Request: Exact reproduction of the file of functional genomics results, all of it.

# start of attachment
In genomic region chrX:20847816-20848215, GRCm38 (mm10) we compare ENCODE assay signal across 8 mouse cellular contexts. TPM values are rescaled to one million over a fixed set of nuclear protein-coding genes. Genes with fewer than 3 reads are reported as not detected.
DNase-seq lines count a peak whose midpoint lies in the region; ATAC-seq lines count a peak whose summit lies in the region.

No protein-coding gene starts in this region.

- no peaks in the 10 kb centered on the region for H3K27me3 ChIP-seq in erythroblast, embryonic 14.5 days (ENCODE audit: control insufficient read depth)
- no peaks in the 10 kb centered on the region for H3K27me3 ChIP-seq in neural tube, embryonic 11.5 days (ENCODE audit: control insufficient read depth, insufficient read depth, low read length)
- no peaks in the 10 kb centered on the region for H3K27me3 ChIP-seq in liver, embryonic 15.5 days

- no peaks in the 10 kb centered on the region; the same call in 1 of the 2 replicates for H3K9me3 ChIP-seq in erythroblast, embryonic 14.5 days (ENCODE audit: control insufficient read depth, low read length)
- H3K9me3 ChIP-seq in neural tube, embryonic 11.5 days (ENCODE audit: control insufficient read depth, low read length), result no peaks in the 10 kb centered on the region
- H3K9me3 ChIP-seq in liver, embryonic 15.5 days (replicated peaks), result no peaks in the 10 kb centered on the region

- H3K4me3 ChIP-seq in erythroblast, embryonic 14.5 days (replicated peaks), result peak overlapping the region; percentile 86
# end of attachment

In genomic region chrX:20847816-20848215, GRCm38 (mm10) we compare ENCODE assay signal across 8 mouse cellular contexts. TPM values are rescaled to one million over a fixed set of nuclear protein-coding genes. Genes with fewer than 3 reads are reported as not detected.
DNase-seq lines count a peak whose midpoint lies in the region; ATAC-seq lines count a peak whose summit lies in the region.

No protein-coding gene starts in this region.

- no peaks in the 10 kb centered on the region for H3K27me3 ChIP-seq in erythroblast, embryonic 14.5 days (ENCODE audit: control insufficient read depth)
- no peaks in the 10 kb centered on the region for H3K27me3 ChIP-seq in neural tube, embryonic 11.5 days (ENCODE audit: control insufficient read depth, insufficient read depth, low read length)
- no peaks in the 10 kb centered on the region for H3K27me3 ChIP-seq in liver, embryonic 15.5 days

- no peaks in the 10 kb centered on the region; the same call in 1 of the 2 replicates for H3K9me3 ChIP-seq in erythroblast, embryonic 14.5 days (ENCODE audit: control insufficient read depth, low read length)
- H3K9me3 ChIP-seq in neural tube, embryonic 11.5 days (ENCODE audit: control insufficient read depth, low read length), result no peaks in the 10 kb centered on the region
- H3K9me3 ChIP-seq in liver, embryonic 15.5 days (replicated peaks), result no peaks in the 10 kb centered on the region

- H3K4me3 ChIP-seq in erythroblast, embryonic 14.5 days (replicated peaks), result peak overlapping the region; percentile 86